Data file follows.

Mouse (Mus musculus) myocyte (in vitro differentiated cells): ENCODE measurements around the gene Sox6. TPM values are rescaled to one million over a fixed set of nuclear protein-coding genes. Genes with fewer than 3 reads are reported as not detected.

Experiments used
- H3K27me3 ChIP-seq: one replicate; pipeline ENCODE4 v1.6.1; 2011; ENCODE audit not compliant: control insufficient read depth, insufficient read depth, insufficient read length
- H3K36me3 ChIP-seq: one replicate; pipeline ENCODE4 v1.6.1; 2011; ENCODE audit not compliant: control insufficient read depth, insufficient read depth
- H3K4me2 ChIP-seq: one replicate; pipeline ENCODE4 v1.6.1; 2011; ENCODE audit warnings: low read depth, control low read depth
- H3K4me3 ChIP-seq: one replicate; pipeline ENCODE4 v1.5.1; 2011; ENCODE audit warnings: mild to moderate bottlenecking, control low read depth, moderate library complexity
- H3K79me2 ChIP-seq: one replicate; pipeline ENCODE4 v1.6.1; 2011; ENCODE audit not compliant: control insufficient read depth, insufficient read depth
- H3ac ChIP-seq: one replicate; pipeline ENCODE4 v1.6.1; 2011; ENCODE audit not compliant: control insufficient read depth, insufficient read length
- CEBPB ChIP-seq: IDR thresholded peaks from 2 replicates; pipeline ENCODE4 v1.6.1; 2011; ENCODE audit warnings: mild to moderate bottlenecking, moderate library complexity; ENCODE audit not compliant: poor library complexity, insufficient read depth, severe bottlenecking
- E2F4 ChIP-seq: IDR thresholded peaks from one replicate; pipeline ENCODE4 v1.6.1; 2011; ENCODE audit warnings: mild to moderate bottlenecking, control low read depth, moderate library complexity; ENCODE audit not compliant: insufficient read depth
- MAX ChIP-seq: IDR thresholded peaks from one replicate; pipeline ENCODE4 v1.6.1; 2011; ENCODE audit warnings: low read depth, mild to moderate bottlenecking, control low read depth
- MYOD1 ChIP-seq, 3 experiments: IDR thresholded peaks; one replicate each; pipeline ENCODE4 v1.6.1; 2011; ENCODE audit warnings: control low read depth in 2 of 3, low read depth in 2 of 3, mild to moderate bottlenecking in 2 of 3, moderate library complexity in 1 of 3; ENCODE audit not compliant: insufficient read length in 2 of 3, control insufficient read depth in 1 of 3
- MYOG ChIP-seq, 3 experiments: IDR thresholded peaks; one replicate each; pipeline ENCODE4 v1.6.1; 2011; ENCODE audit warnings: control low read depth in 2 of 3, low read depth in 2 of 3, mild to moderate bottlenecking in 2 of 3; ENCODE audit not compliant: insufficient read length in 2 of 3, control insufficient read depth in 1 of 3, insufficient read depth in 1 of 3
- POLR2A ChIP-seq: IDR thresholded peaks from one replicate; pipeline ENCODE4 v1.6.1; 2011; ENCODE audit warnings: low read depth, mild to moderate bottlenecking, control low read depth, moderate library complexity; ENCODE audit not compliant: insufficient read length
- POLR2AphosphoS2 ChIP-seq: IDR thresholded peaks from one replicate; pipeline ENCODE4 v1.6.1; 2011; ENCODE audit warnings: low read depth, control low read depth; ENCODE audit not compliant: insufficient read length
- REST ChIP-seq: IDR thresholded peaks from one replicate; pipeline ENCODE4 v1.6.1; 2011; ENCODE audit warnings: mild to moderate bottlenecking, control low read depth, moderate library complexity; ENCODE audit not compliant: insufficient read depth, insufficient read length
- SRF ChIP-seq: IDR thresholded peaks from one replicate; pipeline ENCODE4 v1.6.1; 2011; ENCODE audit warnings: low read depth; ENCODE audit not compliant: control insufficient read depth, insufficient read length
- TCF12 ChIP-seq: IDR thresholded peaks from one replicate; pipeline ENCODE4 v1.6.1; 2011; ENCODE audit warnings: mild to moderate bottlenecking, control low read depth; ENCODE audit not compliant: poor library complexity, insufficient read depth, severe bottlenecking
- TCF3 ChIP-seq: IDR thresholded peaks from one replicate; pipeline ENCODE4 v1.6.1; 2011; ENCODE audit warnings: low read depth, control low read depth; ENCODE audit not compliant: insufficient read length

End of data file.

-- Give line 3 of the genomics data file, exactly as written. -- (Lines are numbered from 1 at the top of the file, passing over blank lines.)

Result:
- H3K27me3 ChIP-seq: one replicate; pipeline ENCODE4 v1.6.1; 2011; ENCODE audit not compliant: control insufficient read depth, insufficient read depth, insufficient read length